RBH 01: The Economic Charter Change By the Education & Research Core | June 2015
What is the RBH 01, dubbed Economic Charter Change about?
Resolution of Both Houses 01 is an initiative to propose amendments to the 1987 Philippine Constitution, particularly on economic provisions in key articles within the Constitution. Through the word of media, the resolution has been dubbed the Economic Charter Change or Cha Cha. As stated in the resolution, the rationale of the initiative is to lift “...restrictive provisions in the Philippine Constitution which hamper the flow of foreign capital investments…”, providing the country with an opportunity to gain more investments and, purportedly, to greater realize inclusive growth. (Belmonte, 2015) Specifically, RBH 01 seeks to amend key sections in Articles XII and XVI of the Constitution, adding the condition “UNLESS OTHERWISE PROVIDED BY LAW” to sections that restrict companies with foreign capital beyond the specified ratio to invest in the country:
Article XII (National Patrimony and Economy)
Section 2. All lands of the public domain, waters, minerals, coal, petroleum, and other mineral oils, all forces of potential energy, fisheries, forests or timber, wildlife, flora and fauna, and other natural resources are owned by the State. With the exception of agricultural lands, all other natural resources shall not be alienated. The exploration, development, and utilization of natural resources shall be under the full control and supervision of the State. The State may directly undertake such activities, or it may enter into co-production, joint venture, or production-sharing agreements with Filipino citizens, or corporations or associations at least sixty per centum of whose capital is owned by such citizens, UNLESS OTHERWISE PROVIDED BY LAW. Such agreements may be for a period not exceeding twenty-five years, renewable for not more than twenty-five years, and under such terms and conditions as may be provided by law. In cases of water rights for irrigation, water supply fisheries, or industrial uses other than the development of water power, beneficial use may be the measure and limit of the grant.
Section 3. Lands of the public domain are classified into agricultural, forest or timber, mineral lands and national parks. Agricultural lands of the public domain may be further classified by law according to the uses to which they may be devoted. Alienable lands of the public domain shall be limited to agricultural lands. Private corporations or associations may not hold such alienable lands of the public domain except by lease, for a period not exceeding twenty-five years, renewable for not more than twenty-five years, and not to exceed one thousand hectares in area, UNLESS OTHERWISE PROVIDED BY LAW. Citizens of the Philippines may lease not more than five hundred hectares, or acquire not more than twelve hectares thereof, by purchase, homestead, or grant.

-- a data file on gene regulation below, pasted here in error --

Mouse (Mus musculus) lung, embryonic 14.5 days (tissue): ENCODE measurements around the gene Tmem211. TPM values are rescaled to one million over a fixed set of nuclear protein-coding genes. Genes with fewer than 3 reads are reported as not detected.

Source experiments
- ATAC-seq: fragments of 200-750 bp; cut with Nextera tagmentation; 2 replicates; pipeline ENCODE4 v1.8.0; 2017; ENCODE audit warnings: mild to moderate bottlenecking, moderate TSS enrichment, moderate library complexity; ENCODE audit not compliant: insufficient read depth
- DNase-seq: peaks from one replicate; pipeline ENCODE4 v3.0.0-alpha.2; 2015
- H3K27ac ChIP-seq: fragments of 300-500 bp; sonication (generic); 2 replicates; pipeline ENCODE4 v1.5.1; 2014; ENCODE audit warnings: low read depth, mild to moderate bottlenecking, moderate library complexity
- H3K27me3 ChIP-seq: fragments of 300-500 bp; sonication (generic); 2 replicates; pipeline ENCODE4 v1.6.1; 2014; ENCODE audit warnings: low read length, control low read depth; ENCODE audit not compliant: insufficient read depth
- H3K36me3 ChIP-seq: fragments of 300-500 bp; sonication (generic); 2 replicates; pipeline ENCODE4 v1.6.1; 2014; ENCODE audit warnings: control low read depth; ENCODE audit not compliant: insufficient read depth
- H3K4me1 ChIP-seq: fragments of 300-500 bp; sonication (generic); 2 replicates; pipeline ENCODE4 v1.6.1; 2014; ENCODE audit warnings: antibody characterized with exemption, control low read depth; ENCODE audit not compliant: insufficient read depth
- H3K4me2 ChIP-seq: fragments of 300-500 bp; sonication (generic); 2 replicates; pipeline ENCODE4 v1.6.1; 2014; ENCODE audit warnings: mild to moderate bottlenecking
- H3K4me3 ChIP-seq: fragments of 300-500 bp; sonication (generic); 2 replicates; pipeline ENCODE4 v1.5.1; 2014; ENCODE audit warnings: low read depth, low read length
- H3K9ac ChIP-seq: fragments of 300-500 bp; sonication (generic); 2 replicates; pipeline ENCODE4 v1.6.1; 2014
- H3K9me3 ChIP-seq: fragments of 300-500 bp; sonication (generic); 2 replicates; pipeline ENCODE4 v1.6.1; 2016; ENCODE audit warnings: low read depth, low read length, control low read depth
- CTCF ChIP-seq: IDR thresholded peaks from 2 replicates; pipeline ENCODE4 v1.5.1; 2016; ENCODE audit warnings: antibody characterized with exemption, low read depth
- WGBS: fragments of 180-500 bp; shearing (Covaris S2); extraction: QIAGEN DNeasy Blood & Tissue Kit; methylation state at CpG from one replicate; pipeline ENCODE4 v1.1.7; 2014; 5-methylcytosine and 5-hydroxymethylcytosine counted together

Section 10. The Congress shall, upon recommendation of the economic and planning agency, when the national interest dictates, reserve to citizens of the Philippines or to corporations or associations at least sixty per centum of whose capital is owned by such citizens, or such higher percentage as Congress may prescribe, certain areas of investments, UNLESS OTHERWISE PROVIDED BY LAW. The Congress shall enact measures that will encourage the formation and operation of enterprises whose capital is wholly owned by Filipinos.
Section 11. No franchise, certificate, or any other form of authorization for the operation of a public utility shall be granted except to citizens of the Philippines or to corporations or associations organized under the laws of the Philippines, at least sixty per centum of whose capital is owned by such citizens, UNLESS OTHERWISE PROVIDED BY THE LAW; nor shall such franchise, certificate, or authorization be exclusive in character or for a longer period than fifty years. Neither shall any such franchise or right be granted except under the condition that it shall be subject to amendment, alteration, or repeal by the Congress when the common good so requires. The State shall encourage equity participation in public utilities by the general public. The participation of foreign investors in the governing body of any public utility enterprise shall be limited to their proportionate share in its capital, and all the executive and managing officers of such corporation or association must be citizens of the Philippines. *Underlined statement to be removed in said amendment.